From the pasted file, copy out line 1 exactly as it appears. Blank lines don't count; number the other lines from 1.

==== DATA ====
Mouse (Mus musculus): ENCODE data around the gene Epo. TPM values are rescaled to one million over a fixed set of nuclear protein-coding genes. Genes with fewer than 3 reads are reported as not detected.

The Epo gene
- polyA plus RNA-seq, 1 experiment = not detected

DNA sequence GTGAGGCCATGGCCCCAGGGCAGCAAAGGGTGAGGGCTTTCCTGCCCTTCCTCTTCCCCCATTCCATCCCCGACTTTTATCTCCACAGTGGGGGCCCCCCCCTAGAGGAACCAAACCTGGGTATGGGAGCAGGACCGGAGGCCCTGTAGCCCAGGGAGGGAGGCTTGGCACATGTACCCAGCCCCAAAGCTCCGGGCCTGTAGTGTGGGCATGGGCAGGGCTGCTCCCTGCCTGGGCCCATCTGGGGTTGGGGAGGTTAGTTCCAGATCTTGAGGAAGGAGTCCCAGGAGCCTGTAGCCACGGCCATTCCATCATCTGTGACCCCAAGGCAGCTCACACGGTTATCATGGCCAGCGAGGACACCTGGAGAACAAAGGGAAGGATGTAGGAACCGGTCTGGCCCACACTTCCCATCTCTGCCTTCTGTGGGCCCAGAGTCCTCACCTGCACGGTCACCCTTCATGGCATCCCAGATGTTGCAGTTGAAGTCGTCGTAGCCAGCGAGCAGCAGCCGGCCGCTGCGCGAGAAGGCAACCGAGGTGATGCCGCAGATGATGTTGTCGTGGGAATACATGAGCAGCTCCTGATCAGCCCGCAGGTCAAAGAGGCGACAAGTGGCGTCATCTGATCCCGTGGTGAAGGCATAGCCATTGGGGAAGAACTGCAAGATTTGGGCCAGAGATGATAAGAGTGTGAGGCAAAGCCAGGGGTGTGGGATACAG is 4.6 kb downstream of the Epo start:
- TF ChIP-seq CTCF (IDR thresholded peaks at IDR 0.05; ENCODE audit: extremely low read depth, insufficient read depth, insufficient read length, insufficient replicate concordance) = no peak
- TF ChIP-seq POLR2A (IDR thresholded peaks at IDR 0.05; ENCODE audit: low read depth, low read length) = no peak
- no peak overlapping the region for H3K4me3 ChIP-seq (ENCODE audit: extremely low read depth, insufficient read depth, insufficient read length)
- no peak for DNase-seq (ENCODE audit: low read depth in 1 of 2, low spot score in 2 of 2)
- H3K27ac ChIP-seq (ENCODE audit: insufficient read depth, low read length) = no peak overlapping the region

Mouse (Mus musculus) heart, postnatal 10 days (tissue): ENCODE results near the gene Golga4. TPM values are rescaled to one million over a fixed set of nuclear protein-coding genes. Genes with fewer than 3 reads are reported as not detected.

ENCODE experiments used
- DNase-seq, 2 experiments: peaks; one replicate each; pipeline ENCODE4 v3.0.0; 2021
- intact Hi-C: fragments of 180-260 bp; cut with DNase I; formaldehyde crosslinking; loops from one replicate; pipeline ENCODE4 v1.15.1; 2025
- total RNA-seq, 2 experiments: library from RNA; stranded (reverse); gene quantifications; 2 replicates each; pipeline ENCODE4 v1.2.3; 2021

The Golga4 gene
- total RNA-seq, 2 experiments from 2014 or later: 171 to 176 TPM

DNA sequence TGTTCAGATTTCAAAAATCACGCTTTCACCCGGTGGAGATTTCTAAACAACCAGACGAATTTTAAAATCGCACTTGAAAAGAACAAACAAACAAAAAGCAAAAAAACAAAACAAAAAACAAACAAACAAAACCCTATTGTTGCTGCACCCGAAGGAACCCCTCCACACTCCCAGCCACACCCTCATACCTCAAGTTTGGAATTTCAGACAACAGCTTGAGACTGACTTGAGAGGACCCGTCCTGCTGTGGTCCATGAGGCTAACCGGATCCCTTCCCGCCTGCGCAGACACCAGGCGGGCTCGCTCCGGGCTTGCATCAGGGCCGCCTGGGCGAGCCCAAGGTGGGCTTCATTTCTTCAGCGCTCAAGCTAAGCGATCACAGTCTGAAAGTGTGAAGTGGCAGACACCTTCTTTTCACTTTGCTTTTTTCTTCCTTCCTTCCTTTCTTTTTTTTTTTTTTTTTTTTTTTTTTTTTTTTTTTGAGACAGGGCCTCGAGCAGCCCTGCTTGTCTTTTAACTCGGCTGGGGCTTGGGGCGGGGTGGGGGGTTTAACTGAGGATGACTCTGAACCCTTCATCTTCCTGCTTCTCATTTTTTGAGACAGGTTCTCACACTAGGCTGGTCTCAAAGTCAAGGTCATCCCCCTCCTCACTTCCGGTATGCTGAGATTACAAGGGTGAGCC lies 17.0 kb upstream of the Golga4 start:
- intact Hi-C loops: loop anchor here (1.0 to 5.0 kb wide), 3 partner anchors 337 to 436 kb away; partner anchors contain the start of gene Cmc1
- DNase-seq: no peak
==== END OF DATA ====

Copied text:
Mouse (Mus musculus): ENCODE data around the gene Epo. TPM values are rescaled to one million over a fixed set of nuclear protein-coding genes. Genes with fewer than 3 reads are reported as not detected.